Cross the paved boat launch road at Sandy Point and continue on the River Trail all the way up to Cow Hoof Rock for overlook vistas of Mather Gorge (sorry no picture yet of this view–still working on that one!). Cow Hoof Rock is widely considered the best overall overlook of Mather Gorge. Some tree branches block the view from being unobstructed, but you can certainly get a perspective on the geology from up high and the view is nothing short of impressive. I’ve yet to execute the photograph I have in my mind’s eye at this location, suffice it to say that if you’re at the park you should check it out for yourself. Before you continue along the trail, it might also be of interest to drop back down to river level at this point in the gorge where the Potomac makes a curving turn southeast. Several rock outcroppings provide neat foreground material, the water is often smooth and reflective, and the opposite shore rugged and dramatic with rocky cliffs and bluffs.
The River Trail will intersect and end at The Ridge Trail shortly after climbing up to Cow Hoof Rock Overlook. Take the Ridge Trail south to the terminus of Great Falls National Park to hook up with Difficult Run Trail for one last adventure. You can drop back to the Potomac River on the Difficult Run Trail to explore the widening southern end of Mather Gorge or continue west up the Difficult Run Gorge. Difficult Run is the largest watershed in Fairfax County, and provides a really sweet little gorge of falls and cascades as the water works its way down to the Potomac. When I was a teenager this was the area where we would swim, cliff dive and do all sorts of other stupid stuff (all of which is strictly prohibited these days). A walk around the gorge from the various billy goat trails leading to the water will surely excite those who enjoy water and waterfall photography, particularly after a good rain event or flood conditions in the Northern Virginia area. The terminus of the Difficult Run Trail will be at the Difficult Run Stream Valley Park where one can either jump back on VA-93 by car or cross the road and hook back onto the trail network within Great Falls Park.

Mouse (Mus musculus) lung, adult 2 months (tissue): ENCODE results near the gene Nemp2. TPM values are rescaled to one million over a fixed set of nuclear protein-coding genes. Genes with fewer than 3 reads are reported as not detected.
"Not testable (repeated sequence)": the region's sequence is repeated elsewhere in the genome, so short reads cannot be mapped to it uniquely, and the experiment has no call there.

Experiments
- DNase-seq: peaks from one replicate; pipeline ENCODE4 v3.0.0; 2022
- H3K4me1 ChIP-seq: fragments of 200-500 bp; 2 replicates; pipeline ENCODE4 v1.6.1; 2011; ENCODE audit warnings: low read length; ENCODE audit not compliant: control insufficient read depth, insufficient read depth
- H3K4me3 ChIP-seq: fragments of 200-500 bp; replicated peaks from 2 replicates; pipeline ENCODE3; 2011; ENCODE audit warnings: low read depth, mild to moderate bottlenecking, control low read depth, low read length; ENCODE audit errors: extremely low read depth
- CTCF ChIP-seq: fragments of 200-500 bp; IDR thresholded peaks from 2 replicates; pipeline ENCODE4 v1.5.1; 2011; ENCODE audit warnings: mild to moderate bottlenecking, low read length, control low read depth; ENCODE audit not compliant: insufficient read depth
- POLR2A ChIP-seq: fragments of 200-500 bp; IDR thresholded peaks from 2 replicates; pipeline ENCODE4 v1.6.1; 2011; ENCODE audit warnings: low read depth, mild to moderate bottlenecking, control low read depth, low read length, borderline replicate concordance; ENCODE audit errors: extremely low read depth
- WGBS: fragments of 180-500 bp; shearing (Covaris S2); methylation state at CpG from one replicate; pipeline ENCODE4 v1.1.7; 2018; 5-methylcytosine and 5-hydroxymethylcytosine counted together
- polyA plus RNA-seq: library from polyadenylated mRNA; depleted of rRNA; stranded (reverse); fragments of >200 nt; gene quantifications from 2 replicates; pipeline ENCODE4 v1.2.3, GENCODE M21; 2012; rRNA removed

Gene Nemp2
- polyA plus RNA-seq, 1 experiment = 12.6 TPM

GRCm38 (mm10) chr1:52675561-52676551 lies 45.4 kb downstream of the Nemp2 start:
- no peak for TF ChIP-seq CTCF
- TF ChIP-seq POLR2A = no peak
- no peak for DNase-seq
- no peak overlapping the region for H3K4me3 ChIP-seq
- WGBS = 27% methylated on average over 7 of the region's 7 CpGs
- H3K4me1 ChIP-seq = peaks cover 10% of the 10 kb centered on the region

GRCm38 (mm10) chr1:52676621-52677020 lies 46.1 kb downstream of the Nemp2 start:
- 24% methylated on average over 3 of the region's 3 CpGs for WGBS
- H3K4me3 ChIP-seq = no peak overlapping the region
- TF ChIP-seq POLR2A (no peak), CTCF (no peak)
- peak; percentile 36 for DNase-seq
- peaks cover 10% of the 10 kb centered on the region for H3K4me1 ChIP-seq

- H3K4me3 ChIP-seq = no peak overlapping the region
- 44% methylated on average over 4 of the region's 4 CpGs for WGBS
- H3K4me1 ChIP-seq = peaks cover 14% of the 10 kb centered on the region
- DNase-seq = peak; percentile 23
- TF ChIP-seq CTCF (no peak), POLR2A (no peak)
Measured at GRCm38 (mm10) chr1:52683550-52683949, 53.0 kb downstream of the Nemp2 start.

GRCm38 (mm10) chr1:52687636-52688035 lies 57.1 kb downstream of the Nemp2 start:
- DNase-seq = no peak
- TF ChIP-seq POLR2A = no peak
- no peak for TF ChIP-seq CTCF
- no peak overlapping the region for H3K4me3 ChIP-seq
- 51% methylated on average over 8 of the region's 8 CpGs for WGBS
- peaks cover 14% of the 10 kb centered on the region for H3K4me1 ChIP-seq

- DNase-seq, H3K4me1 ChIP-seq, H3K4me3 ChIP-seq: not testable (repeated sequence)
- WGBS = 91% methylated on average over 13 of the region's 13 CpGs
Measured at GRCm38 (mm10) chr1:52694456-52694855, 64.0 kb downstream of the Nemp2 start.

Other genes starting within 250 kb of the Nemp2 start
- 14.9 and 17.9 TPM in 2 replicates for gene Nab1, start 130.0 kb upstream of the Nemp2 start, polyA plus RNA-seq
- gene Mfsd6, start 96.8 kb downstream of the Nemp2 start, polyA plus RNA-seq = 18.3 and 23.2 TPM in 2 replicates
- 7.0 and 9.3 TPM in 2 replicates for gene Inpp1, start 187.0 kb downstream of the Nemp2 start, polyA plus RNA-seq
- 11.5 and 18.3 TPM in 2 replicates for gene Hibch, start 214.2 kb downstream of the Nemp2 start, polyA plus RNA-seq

I’ve visited Great Falls Park thousands of times over the course of many years. I never tire of the endless opportunities behind the lens as a photographer of this very dramatic and unusual natural feature so close to the hustle and bustle of the city of aspirations. I didn’t even touch on the upland trails and/or the hundreds of local parks and historical sites that are linked to the Potomac River in some way, shape, or form. Having lived in Western North Carolina and the Southern Appalachian Mountains for many years, returning to Northern Virginia is much more bearable when I’m busting my knees and crawling around the rocky, rugged landscape of the Potomac River Gorge. As a photographer, I don’t even feel that I’ve begun to produce my best work of this area—I would consider almost all of my photographs contained in this post as some variant of scouting shots en route to what I hope will truly be stunning imagery as I continue to visit, learn and understand this area. Here’s to many more adventures! Get out there folks. Grab some adventure. Learn about your natural environment. Value natural resources and the wealth that they contribute to our lives. And share your work–I would love to see your creative interpretation of this place!